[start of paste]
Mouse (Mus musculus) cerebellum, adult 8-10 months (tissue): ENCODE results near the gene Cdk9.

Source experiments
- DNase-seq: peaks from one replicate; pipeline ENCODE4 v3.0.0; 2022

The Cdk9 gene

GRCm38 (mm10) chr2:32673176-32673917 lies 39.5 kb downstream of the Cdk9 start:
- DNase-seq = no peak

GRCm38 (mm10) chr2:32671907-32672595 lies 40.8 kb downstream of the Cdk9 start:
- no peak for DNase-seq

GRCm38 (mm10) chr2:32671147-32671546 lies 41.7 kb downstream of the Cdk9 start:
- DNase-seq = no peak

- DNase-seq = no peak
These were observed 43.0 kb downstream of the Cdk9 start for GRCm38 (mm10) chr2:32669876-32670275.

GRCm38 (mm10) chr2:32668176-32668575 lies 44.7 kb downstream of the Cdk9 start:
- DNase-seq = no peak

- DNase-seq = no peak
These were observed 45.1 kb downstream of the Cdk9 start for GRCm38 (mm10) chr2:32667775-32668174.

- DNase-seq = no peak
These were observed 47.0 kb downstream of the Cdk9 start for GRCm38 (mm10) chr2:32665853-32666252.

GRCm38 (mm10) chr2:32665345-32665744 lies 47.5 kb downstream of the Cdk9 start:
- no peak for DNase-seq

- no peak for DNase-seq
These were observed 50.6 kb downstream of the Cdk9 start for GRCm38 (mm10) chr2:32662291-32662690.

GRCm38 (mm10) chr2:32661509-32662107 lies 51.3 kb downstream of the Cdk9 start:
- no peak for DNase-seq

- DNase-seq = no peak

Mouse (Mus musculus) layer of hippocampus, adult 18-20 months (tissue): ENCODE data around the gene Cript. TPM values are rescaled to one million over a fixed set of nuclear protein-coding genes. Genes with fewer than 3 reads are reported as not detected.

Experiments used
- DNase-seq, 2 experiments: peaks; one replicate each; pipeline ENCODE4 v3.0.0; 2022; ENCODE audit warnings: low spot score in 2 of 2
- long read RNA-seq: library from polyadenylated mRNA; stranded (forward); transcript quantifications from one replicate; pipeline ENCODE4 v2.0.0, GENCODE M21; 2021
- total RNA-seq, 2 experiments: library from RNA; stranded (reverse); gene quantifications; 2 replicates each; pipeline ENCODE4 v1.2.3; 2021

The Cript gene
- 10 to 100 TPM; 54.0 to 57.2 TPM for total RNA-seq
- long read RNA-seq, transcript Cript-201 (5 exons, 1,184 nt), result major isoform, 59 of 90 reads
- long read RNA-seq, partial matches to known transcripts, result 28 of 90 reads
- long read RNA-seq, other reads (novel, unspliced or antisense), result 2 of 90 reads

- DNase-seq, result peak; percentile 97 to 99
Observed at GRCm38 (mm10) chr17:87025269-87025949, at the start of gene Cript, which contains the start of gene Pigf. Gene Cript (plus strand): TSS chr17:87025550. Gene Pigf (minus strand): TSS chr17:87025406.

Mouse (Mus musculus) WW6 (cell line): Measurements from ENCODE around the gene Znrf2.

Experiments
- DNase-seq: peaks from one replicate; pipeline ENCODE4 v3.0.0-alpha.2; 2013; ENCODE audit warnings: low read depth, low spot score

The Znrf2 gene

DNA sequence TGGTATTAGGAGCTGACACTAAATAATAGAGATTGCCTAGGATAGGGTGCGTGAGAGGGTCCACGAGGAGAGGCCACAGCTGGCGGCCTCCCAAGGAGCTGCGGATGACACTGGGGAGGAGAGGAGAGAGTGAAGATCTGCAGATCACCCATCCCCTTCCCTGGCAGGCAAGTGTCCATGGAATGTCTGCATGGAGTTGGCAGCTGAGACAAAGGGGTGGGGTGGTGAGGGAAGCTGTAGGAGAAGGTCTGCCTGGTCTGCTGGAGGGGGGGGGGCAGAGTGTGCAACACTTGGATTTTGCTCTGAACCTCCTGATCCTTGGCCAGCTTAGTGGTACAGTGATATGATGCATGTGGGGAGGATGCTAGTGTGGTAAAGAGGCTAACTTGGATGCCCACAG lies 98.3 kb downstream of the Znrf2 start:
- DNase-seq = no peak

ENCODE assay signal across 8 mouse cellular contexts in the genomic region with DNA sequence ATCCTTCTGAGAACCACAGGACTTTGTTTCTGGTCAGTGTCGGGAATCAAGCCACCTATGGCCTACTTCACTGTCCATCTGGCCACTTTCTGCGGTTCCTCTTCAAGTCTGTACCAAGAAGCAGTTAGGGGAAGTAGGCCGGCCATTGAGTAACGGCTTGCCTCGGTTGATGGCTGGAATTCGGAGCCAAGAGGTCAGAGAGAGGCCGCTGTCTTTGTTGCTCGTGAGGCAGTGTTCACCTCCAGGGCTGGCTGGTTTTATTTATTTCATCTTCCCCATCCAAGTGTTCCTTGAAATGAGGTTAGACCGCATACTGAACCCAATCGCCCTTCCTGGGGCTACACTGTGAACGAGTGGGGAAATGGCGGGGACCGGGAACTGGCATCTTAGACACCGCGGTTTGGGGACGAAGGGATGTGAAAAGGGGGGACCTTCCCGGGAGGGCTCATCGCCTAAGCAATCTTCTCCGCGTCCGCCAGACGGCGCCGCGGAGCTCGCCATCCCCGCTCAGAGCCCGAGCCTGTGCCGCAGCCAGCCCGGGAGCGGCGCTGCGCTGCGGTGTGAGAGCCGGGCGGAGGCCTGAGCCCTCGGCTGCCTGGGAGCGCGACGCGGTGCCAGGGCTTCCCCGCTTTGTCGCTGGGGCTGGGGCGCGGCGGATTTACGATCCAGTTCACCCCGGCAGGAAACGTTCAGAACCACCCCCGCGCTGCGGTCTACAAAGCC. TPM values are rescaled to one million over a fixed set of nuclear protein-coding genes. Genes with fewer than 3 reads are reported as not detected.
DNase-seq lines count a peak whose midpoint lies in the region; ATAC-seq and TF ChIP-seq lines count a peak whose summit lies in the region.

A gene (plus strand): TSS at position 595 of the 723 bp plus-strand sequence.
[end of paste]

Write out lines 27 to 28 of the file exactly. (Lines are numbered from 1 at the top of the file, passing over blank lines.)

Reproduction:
Experiments used
- DNase-seq, 2 experiments: peaks; one replicate each; pipeline ENCODE4 v3.0.0; 2022; ENCODE audit warnings: low spot score in 2 of 2